The days of cheap TV and movie streaming are coming to an end. A new report by the Financial Times shows that thanks to recent price rises by pretty much all of the best streaming services, a basket of the top US streaming services now costs an average $87 a month. That's up from $73 a year ago.
It's a very different landscape to the one that delighted 'cord cutters', who happily chucked their cable subscriptions in favour of much cheaper options such as Netflix or Disney Plus. As interest rates have risen and competition has become more fierce, streamers are finding it harder to deliver the growth their investors want – and that means they're upping prices, removing content and cracking down on account sharing.
Just last week, it was announced that Disney Plus and Hulu fees were going up – Disney had already raised prices in December 2022. Disney Plus has followed in the footsteps of Netflix, which confirmed that prices were going up in March last year. It has also since removed its cheapest ad-free plan in a bid to garner more revenue.
The big question now is whether that's sustainable. The FT quotes Rich Greenfield, an analyst at LightShed Partners, who asks: "Does cutting back on content and raising prices work? Can you raise prices another 30-plus per cent, reduce content spending and continue to grow subscriptions or maintain subscriptions?"
The short answer is: maybe.
Have streaming services become too expensive?
The issue here isn't that a streaming service has become more expensive. It's that almost all of them have, within a few months of each other. In addition to Netflix, Disney Plus and Hulu, Peacock is going up this month, Apple TV Plus has already gone up and the move to Max put some subscribers' prices up too. This isn't just isolated to video streaming either, with services like Tidal also joining the music streaming price hike.
In many cases these are pretty big increases – typically around 15% or even more. For example, in the case of Disney Plus, the Premium service is going up from $10.99 a month to $13.99 a month. That's a 27% price hike. Hands up how many of you got a 27% wage rise since last year?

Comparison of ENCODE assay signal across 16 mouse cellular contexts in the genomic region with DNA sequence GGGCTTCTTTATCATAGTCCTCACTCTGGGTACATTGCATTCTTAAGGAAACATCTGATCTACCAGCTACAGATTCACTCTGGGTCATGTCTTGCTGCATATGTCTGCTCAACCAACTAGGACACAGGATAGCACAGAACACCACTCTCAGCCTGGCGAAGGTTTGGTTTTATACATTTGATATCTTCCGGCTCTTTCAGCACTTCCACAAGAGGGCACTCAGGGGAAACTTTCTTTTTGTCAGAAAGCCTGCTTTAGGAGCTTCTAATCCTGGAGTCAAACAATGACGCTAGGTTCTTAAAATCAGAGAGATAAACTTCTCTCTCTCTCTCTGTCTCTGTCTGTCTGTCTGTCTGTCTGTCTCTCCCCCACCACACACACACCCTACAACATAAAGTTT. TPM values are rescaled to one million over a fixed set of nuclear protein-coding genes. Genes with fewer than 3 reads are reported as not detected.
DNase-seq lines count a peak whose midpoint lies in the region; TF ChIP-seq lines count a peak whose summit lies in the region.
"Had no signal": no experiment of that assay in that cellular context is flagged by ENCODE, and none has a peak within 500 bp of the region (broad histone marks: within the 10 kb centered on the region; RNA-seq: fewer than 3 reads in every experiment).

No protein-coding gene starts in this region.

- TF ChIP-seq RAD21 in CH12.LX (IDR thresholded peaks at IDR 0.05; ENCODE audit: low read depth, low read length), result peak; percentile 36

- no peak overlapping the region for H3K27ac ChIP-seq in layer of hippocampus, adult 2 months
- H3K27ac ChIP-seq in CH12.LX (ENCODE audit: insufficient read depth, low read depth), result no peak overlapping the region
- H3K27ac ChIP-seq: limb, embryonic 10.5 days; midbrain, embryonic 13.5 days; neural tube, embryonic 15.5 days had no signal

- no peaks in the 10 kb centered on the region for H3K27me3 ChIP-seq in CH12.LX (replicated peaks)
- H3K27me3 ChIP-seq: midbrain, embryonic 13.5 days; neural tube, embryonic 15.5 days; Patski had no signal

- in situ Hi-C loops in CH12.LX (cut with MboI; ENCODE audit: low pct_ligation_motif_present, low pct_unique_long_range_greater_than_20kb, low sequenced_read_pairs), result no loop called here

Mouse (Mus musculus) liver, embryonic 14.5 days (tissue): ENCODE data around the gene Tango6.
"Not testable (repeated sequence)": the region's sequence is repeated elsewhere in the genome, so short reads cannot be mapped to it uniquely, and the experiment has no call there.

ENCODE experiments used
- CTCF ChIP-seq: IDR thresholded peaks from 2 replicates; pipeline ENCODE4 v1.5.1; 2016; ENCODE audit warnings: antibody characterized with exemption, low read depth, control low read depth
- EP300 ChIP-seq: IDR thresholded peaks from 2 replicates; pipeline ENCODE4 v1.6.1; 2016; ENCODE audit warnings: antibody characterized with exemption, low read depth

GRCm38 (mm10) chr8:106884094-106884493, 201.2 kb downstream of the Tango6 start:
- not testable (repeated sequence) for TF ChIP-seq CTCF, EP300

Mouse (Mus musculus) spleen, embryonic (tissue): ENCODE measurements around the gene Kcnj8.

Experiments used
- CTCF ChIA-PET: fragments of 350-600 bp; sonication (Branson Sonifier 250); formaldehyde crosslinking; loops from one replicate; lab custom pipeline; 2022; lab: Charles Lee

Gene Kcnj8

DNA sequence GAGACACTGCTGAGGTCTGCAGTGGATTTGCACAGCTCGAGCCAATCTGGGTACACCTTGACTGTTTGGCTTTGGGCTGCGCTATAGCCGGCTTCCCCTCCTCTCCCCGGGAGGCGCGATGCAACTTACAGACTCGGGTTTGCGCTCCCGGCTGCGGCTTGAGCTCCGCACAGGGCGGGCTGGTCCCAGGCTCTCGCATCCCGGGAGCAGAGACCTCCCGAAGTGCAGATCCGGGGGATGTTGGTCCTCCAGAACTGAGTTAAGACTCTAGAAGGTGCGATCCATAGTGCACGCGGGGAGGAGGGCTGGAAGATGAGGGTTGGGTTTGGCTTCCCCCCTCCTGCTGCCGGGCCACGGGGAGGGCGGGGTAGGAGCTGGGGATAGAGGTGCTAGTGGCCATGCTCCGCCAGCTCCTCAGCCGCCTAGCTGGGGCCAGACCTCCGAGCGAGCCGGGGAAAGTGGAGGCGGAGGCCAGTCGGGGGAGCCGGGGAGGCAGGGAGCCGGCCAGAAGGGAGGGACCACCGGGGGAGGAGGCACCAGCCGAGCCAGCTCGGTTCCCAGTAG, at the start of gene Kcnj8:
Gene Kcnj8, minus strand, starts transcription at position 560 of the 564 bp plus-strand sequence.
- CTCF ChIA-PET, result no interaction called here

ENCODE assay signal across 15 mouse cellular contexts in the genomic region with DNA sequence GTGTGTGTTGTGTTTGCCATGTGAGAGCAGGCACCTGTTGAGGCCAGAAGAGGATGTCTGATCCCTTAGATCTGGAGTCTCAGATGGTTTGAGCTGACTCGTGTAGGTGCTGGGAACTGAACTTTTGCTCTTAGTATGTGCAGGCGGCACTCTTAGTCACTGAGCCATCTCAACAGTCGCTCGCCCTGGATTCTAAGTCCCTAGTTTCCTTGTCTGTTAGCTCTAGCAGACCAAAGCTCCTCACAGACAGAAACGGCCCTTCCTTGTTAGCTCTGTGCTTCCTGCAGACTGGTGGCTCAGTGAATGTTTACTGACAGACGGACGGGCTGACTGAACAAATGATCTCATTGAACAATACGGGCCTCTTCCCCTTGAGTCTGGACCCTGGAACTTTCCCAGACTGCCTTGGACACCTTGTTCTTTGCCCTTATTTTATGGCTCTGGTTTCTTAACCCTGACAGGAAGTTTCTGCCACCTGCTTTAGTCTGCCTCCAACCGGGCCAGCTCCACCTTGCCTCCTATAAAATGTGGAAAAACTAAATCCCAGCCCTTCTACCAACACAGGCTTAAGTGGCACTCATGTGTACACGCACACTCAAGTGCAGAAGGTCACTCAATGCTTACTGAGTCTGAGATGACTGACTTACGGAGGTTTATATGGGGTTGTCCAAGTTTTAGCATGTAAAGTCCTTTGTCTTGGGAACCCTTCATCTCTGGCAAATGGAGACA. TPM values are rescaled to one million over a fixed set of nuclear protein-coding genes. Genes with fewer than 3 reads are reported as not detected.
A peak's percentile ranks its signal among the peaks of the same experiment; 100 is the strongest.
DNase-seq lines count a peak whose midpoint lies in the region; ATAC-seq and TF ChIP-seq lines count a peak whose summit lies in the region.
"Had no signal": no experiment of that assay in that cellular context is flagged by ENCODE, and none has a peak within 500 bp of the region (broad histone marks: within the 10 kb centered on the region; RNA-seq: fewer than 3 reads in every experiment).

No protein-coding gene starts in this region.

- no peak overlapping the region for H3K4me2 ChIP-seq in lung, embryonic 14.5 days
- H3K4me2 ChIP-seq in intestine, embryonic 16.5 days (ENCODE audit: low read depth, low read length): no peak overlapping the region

And that's the problem here, because of course streaming isn't the only thing that's going up in price. I'm sure it's just a matter of time before my local supermarket starts putting security tags on scallions. With the cost of living continuing to skyrocket, non-essential streaming services are a prime target for cost-cutting.
That's definitely been the case for me. I used to subscribe to everything all of the time, but I'm now a committed churner, only subscribing to services for as long as I need to watch specific shows and then canceling them again. Others, like our editor in chief Lance Ulanoff, who spends over $3,000 a year on streaming, internet and cable, would sooner cancel cable than lose his streaming service subscriptions.
Is there a way to avoid overpaying for streaming?
There are ways to get around the price hikes, such as paying annually (where that's possible; not every streamer offers an annual plan) to get a discount, dropping down to a lower quality level or – gasp! – going for one of the ad-funded tiers instead.
But there's another issue, which is that you're only going to consider these cost limiting options if the streamer has shows worth watching. In a special TechRadar report, we found that only half of tech fans who took part in a survey would cancel their streaming subscriptions to save money.
And with the writers' and actors' strike ongoing, we're likely to see a distinct dip in the amount of new material available to stream in the coming months. As analysts at media consultancy Enders told the FT: "[Disney] is asking more and more of the customer . . . while the amount of new content on offer will likely decline."
The streamers aren't going to reverse their price cuts. But if churn rates go up with more of us canceling our previously ongoing subscriptions to save money, that could become a headache for the streamers. While the era of cheap streaming is probably over, the same could be said for the era of streamers reporting record new subscribers every quarter. We might not be able to take cheap streaming for granted any more, but the streamers can't take our subscription fees for granted either.
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Writer, broadcaster, musician and kitchen gadget obsessive Carrie Marshall (Twitter) has been writing about tech since 1998, contributing sage advice and odd opinions to all kinds of magazines and websites as well as writing more than a dozen books. Her memoir, Carrie Kills A Man, is on sale now. She is the singer in Glaswegian rock band HAVR.